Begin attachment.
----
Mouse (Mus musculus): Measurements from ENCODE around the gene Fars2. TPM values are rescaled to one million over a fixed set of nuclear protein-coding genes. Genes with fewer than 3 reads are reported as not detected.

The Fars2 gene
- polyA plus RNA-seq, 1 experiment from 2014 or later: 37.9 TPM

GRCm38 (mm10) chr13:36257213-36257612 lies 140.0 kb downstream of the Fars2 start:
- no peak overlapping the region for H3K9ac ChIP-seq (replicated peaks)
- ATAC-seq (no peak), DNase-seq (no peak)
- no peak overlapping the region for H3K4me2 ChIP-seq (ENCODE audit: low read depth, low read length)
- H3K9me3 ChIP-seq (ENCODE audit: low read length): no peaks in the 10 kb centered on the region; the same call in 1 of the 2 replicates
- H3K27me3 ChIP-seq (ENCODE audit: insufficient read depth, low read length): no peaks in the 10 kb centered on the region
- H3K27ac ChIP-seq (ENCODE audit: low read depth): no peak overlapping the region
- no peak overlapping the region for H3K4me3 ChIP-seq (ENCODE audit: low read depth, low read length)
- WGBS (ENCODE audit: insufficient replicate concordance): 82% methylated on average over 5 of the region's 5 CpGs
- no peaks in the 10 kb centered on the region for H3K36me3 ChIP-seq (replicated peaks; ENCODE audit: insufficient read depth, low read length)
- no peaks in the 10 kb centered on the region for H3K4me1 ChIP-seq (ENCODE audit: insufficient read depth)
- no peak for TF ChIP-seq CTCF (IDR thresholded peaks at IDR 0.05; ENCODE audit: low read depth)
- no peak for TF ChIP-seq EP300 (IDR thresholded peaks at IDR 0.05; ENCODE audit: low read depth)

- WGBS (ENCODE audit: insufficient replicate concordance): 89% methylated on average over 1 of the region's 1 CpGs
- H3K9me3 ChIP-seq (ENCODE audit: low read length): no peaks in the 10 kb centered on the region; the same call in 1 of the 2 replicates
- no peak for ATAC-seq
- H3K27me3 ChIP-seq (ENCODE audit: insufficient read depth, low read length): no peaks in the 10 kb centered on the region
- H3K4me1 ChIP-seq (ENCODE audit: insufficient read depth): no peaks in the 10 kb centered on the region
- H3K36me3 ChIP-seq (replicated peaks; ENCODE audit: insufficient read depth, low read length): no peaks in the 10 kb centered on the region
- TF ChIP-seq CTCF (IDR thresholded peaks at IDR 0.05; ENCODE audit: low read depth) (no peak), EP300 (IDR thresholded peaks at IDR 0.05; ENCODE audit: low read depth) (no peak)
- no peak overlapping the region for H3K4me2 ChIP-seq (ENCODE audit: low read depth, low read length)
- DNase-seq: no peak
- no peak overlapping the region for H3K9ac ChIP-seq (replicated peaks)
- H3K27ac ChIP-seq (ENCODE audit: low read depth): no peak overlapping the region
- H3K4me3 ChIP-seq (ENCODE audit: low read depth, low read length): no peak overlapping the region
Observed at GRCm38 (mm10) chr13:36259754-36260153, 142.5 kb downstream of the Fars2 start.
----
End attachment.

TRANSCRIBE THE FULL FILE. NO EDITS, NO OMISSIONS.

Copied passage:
Mouse (Mus musculus): Measurements from ENCODE around the gene Fars2. TPM values are rescaled to one million over a fixed set of nuclear protein-coding genes. Genes with fewer than 3 reads are reported as not detected.

The Fars2 gene
- polyA plus RNA-seq, 1 experiment from 2014 or later: 37.9 TPM

GRCm38 (mm10) chr13:36257213-36257612 lies 140.0 kb downstream of the Fars2 start:
- no peak overlapping the region for H3K9ac ChIP-seq (replicated peaks)
- ATAC-seq (no peak), DNase-seq (no peak)
- no peak overlapping the region for H3K4me2 ChIP-seq (ENCODE audit: low read depth, low read length)
- H3K9me3 ChIP-seq (ENCODE audit: low read length): no peaks in the 10 kb centered on the region; the same call in 1 of the 2 replicates
- H3K27me3 ChIP-seq (ENCODE audit: insufficient read depth, low read length): no peaks in the 10 kb centered on the region
- H3K27ac ChIP-seq (ENCODE audit: low read depth): no peak overlapping the region
- no peak overlapping the region for H3K4me3 ChIP-seq (ENCODE audit: low read depth, low read length)
- WGBS (ENCODE audit: insufficient replicate concordance): 82% methylated on average over 5 of the region's 5 CpGs
- no peaks in the 10 kb centered on the region for H3K36me3 ChIP-seq (replicated peaks; ENCODE audit: insufficient read depth, low read length)
- no peaks in the 10 kb centered on the region for H3K4me1 ChIP-seq (ENCODE audit: insufficient read depth)
- no peak for TF ChIP-seq CTCF (IDR thresholded peaks at IDR 0.05; ENCODE audit: low read depth)
- no peak for TF ChIP-seq EP300 (IDR thresholded peaks at IDR 0.05; ENCODE audit: low read depth)

- WGBS (ENCODE audit: insufficient replicate concordance): 89% methylated on average over 1 of the region's 1 CpGs
- H3K9me3 ChIP-seq (ENCODE audit: low read length): no peaks in the 10 kb centered on the region; the same call in 1 of the 2 replicates
- no peak for ATAC-seq
- H3K27me3 ChIP-seq (ENCODE audit: insufficient read depth, low read length): no peaks in the 10 kb centered on the region
- H3K4me1 ChIP-seq (ENCODE audit: insufficient read depth): no peaks in the 10 kb centered on the region
- H3K36me3 ChIP-seq (replicated peaks; ENCODE audit: insufficient read depth, low read length): no peaks in the 10 kb centered on the region
- TF ChIP-seq CTCF (IDR thresholded peaks at IDR 0.05; ENCODE audit: low read depth) (no peak), EP300 (IDR thresholded peaks at IDR 0.05; ENCODE audit: low read depth) (no peak)
- no peak overlapping the region for H3K4me2 ChIP-seq (ENCODE audit: low read depth, low read length)
- DNase-seq: no peak
- no peak overlapping the region for H3K9ac ChIP-seq (replicated peaks)
- H3K27ac ChIP-seq (ENCODE audit: low read depth): no peak overlapping the region
- H3K4me3 ChIP-seq (ENCODE audit: low read depth, low read length): no peak overlapping the region
Observed at GRCm38 (mm10) chr13:36259754-36260153, 142.5 kb downstream of the Fars2 start.